To meddle or NOT to meddle? The 13th Amendment in the Gunsights

ONE: Kumar David: “Racists abhor breathing space for Tamils: Constitutional panic and proposals,” …. Sunday Island, June 15, 2013, 6:53 pm
There’s no need to hold the punches, let’s say it straight. Vermin who gladly enjoyed and exploited the Provincial Council system for 25 years, JHU, JVP, SLFP and an assortment of Councils included, are now up in arms at the thought of Tamils in the Northern Province having an elected council of their own for the first time since 13A was enacted! What is the mental makeup of these rats? I do not hold back in declaring them racists. If you belong in this bunch of bigots that want to deprive the NPC of rights other PCs enjoyed for a quarter century, well you now know what I think of you. I hope it makes your distilled chauvinist blood boil to hear me reckon that one reason may be that you fear a Tamil led PC (led by TNA, Douglas or anyone else) could achieve more than the other eight!

Being abrasive is a delight when one is not Tamil, nor Sinhalese, neither Greek, nor Turk. I do not wear patriotic, national, religious, caste or communal labels, and I am in good company. Gautama did not genuflect before mind numbing stickers that disfigured his universality. Let’s call a spade a spade, and when necessary, call it a bloody shovel. A moral stance, however, is only the starting point; next is the tedious business of expatiating on political conditions, making sense of options facing important actors, and figuring out likely outcomes. Readers may assign different weights than I do to outcomes; in politics, like the weather, there is no crystal ball of unassailable certainty. As usual with this column, I assume readers are reasonably familiar with the state of play and moves afoot among principal players; my job is to be analyst and assessor.

At sixes and sevens: Truthfully, the government is in a quandary; there are options but also pitfalls. I do not expect it to make a hash and blow things up in its face (provoke a CHOGM boycott for example) but short-term damage control is difficult and long-term political, economic and social contradictions are multiplying making the regime weaker by the year. There are three main options or possible combinations thereof.

(a) The do nothing option; that is hold NPC elections in September 2013; blow hot air, make noises to distract the extremists, but basically do nothing about amending or repealing 13A. The hope is to placate the international community, cool the Tamils, SLMC and LSSP-CP and fool Sinhala-Buddhist extremists with yarns of valiant efforts and promises of future bliss in nirvana.

(b) Abuse the judicial system; blatant interference with the courts has brought the judiciary to heel, so there is mileage to be had here. The plan would be a road-show by some put-up cockroaches petitioning courts that, for this reason or that, NPC elections should be postponed. The courts may oblige; I am not sure. I drew attention to this as the most likely scam the regime will try in my June 2 column and am doubling my bets. Mutton heads in Delhi, Whitehall and Canberra, and their dim-witted diplomatic entourage in Colombo, will declare: “Oh well, the (Raja) Paksas had to respect the law”. (Ha, haa; since when?). After CHOGM it will be the usual game and back to normal; not one of these international worthies will bat an eye.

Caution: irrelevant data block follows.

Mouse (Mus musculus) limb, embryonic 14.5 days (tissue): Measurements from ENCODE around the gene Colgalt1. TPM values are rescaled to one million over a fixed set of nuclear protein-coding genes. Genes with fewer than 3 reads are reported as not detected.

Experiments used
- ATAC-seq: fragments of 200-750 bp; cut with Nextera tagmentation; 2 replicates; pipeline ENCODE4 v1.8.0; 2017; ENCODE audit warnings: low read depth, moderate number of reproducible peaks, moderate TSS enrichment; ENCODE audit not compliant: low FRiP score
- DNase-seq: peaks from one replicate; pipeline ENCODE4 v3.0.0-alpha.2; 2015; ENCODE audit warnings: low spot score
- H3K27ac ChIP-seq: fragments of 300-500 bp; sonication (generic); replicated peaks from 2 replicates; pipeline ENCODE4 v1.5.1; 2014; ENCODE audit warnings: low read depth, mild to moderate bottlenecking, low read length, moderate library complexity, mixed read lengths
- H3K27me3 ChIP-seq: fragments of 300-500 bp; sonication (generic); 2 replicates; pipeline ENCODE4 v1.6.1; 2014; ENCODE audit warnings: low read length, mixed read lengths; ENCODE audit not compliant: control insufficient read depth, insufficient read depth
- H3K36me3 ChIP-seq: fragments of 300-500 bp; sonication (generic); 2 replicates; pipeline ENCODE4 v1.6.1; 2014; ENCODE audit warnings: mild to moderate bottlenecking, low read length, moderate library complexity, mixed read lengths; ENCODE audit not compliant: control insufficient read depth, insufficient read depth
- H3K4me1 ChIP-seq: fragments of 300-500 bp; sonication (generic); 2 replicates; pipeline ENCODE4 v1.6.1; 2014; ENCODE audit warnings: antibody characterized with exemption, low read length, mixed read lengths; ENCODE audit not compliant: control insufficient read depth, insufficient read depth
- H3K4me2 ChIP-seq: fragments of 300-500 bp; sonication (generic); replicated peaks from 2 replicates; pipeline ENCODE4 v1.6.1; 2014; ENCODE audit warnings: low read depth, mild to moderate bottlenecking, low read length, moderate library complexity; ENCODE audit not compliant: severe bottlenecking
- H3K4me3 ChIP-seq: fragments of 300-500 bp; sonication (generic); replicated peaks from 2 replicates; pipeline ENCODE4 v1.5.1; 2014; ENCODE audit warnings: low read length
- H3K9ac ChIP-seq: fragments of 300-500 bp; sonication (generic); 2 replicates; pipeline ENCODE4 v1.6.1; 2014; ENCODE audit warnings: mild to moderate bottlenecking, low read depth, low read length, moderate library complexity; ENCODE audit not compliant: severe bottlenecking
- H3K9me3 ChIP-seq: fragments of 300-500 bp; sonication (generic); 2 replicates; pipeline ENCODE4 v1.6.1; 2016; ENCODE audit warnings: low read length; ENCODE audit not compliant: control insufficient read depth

(c) The fallback option, if I am too sanguine and (b) does not succeed, the next option is the hard way. Amend 13A, repealing up to four provisions. Remove explicit references to (i) police and (ii) land powers; (iii) repeal the provision allowing two or more PCs to merge; (iv) prevent a PC from evading legislation that it opposes but other PCs accept.

Readers will observe that there are two suggestions doing the round of the political circuit that I have excluded; call-off the NPC elections explicitly, not by trickery as in (b); repeal 13A in its entirety. These are non starters though much loved by Gota, JVP, JHU and the monk and chauvinist brigades referred to in my opening paragraph. They are not doable; CHOGM will be kaput, the US and UK won’t be able to play dead any longer, and even spineless Delhi will have an erection. If NPC elections are to be called off, the likely ploy is via the judiciary. But the regime defecated all over the Supreme Court in the CJ impeachment affair; the court’s subsequent majority mood remains untested.

Allow me to comment on options (a) and (c). If NPC elections are held without any amendment to 13A, it will put the JHU in a very difficult position where it may consider leaving the government. The JHU is not a clown like Wimal; it has a political position pertaining to the place of Sinhala-Buddhism in Sri Lanka, which if seriously eroded would render its position in government moot. The JHU is not in government for perks, petrol allowances, jobs for the boys and goodies like Dead Left, SLMC and Thonda; at least not to the same extent. Though JHU departure would cost Rajapaksa only a few MPs, the psychological impact would be huge; hence desperate efforts to thwart it, and the thankless assignment given to Gota. All this makes option (a) a tough call.

The SLMC has, after some toing-and-froing, had to bend to pressure from its Eastern Province ranks and oppose amending 13A. On Sunday (9) the LSSP Central Committee decided likewise, unanimously. The Communist Party will join; and Vasudeva, though servile to Mahinda, will have little choice but to follow the two larger parties. Rumour has it some SLFP MPs and the Liberal Party may duck. The JVP will not back Mahinda’s amendments though it detests 13A. The gist is that amending 13A – option (c) – may fall short of the required two-thirds majority, and more seriously, attempting to do so and failing will impact adversely on the regime. Whichever way he approaches the imbroglio, Rajapakse faces a difficult three months to September.